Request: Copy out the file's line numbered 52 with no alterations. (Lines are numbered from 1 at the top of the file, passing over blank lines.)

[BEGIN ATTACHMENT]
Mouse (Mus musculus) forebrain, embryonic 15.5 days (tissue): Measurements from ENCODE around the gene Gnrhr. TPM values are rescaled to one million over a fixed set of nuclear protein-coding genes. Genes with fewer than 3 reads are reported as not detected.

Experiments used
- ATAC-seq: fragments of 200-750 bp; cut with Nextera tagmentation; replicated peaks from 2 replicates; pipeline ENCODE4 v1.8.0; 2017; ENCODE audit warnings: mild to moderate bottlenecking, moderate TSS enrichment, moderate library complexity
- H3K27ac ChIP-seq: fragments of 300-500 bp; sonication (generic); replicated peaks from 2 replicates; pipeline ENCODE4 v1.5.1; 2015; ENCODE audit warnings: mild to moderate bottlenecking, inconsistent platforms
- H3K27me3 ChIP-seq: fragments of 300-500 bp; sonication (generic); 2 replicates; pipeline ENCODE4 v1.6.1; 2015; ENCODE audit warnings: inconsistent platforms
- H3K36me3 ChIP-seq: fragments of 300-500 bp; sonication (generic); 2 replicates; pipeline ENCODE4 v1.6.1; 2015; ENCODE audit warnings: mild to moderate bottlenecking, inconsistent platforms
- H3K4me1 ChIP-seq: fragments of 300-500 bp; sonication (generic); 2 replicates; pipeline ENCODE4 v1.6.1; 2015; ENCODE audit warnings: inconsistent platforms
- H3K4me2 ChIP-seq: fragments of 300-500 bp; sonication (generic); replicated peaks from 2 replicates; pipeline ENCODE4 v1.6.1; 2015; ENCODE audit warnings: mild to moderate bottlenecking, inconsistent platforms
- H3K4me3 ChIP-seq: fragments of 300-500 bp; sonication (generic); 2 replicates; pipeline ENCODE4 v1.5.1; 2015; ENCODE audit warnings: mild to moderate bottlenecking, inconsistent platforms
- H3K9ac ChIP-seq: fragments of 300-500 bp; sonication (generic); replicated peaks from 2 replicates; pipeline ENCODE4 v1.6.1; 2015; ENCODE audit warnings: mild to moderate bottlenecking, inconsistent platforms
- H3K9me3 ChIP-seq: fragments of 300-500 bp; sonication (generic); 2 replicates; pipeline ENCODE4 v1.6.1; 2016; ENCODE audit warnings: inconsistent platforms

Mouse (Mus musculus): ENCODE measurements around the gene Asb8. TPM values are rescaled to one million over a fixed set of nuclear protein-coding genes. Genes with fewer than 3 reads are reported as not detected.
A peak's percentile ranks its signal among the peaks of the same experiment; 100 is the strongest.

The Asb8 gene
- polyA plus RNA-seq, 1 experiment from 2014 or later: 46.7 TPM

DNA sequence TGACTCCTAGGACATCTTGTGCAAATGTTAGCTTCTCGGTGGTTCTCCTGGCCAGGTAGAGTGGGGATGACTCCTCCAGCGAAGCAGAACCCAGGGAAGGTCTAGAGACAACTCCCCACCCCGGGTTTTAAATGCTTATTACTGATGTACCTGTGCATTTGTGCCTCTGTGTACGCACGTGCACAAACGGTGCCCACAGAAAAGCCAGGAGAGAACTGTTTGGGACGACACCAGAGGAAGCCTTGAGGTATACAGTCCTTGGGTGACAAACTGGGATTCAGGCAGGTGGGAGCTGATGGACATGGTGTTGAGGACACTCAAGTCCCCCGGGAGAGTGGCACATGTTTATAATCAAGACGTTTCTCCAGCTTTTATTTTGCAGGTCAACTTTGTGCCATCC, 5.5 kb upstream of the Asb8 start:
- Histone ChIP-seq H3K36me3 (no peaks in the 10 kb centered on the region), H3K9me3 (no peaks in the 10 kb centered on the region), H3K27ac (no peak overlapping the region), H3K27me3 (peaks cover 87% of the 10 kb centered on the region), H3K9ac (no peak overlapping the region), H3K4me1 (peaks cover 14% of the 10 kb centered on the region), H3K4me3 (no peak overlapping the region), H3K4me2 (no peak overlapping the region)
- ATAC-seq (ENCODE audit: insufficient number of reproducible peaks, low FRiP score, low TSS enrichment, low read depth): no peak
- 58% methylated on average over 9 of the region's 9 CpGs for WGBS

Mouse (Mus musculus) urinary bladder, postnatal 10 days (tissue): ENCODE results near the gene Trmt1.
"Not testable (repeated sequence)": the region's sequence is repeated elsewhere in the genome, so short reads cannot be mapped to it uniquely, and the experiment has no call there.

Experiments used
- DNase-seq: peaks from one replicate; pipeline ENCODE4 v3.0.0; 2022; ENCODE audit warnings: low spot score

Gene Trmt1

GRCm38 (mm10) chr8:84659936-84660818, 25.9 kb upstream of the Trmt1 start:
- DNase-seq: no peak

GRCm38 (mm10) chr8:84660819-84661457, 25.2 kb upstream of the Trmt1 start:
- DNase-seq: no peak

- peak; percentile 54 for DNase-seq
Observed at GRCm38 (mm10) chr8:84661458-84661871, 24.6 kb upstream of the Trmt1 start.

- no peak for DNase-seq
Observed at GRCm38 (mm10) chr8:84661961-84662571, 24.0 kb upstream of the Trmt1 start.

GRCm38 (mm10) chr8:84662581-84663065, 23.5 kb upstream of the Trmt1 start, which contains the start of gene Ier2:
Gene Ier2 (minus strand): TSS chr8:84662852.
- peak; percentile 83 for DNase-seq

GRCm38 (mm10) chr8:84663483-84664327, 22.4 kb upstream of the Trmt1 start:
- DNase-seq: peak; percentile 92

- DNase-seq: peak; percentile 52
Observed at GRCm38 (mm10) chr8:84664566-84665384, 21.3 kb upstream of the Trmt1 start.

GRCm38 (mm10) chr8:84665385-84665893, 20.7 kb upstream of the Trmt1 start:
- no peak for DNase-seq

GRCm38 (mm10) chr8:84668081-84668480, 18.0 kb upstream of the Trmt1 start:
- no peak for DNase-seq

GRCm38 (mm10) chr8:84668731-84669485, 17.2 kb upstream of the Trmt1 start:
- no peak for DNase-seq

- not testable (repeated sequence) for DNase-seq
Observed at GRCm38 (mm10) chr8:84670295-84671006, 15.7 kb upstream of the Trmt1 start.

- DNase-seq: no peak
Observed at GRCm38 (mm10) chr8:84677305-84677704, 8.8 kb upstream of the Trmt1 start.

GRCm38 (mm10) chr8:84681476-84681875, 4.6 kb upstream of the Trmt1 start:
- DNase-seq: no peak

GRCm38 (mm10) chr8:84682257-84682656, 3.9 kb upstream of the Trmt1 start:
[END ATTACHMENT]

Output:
GRCm38 (mm10) chr8:84682257-84682656, 3.9 kb upstream of the Trmt1 start: